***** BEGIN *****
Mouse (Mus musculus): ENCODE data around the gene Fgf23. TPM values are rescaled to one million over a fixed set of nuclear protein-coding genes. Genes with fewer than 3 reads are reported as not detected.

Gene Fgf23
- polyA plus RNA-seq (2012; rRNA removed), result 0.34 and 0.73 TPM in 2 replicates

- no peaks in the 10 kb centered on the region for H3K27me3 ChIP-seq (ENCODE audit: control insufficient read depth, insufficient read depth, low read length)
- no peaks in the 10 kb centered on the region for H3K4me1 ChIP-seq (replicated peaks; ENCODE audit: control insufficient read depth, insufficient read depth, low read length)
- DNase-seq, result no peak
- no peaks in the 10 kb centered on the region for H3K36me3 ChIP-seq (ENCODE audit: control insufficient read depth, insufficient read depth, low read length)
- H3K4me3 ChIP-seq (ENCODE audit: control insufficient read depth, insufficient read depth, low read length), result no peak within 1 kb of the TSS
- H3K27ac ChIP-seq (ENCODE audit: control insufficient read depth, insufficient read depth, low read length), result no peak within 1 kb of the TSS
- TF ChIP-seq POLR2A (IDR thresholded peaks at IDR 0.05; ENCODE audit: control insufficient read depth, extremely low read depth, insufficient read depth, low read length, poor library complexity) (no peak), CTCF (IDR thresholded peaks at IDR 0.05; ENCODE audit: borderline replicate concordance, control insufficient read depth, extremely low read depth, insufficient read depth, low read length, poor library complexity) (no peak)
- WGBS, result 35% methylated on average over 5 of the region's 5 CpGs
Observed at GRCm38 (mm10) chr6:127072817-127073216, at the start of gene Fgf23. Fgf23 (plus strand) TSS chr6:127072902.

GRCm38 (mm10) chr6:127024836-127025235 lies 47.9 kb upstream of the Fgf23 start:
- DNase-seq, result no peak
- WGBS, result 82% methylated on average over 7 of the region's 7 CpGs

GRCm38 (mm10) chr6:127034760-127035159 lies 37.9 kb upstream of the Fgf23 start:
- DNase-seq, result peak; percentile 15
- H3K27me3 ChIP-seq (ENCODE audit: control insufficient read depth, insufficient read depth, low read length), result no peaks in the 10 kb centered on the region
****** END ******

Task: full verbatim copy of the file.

Mouse (Mus musculus): ENCODE data around the gene Fgf23. TPM values are rescaled to one million over a fixed set of nuclear protein-coding genes. Genes with fewer than 3 reads are reported as not detected.

Gene Fgf23
- polyA plus RNA-seq (2012; rRNA removed), result 0.34 and 0.73 TPM in 2 replicates

- no peaks in the 10 kb centered on the region for H3K27me3 ChIP-seq (ENCODE audit: control insufficient read depth, insufficient read depth, low read length)
- no peaks in the 10 kb centered on the region for H3K4me1 ChIP-seq (replicated peaks; ENCODE audit: control insufficient read depth, insufficient read depth, low read length)
- DNase-seq, result no peak
- no peaks in the 10 kb centered on the region for H3K36me3 ChIP-seq (ENCODE audit: control insufficient read depth, insufficient read depth, low read length)
- H3K4me3 ChIP-seq (ENCODE audit: control insufficient read depth, insufficient read depth, low read length), result no peak within 1 kb of the TSS
- H3K27ac ChIP-seq (ENCODE audit: control insufficient read depth, insufficient read depth, low read length), result no peak within 1 kb of the TSS
- TF ChIP-seq POLR2A (IDR thresholded peaks at IDR 0.05; ENCODE audit: control insufficient read depth, extremely low read depth, insufficient read depth, low read length, poor library complexity) (no peak), CTCF (IDR thresholded peaks at IDR 0.05; ENCODE audit: borderline replicate concordance, control insufficient read depth, extremely low read depth, insufficient read depth, low read length, poor library complexity) (no peak)
- WGBS, result 35% methylated on average over 5 of the region's 5 CpGs
Observed at GRCm38 (mm10) chr6:127072817-127073216, at the start of gene Fgf23. Fgf23 (plus strand) TSS chr6:127072902.

GRCm38 (mm10) chr6:127024836-127025235 lies 47.9 kb upstream of the Fgf23 start:
- DNase-seq, result no peak
- WGBS, result 82% methylated on average over 7 of the region's 7 CpGs

GRCm38 (mm10) chr6:127034760-127035159 lies 37.9 kb upstream of the Fgf23 start:
- DNase-seq, result peak; percentile 15
- H3K27me3 ChIP-seq (ENCODE audit: control insufficient read depth, insufficient read depth, low read length), result no peaks in the 10 kb centered on the region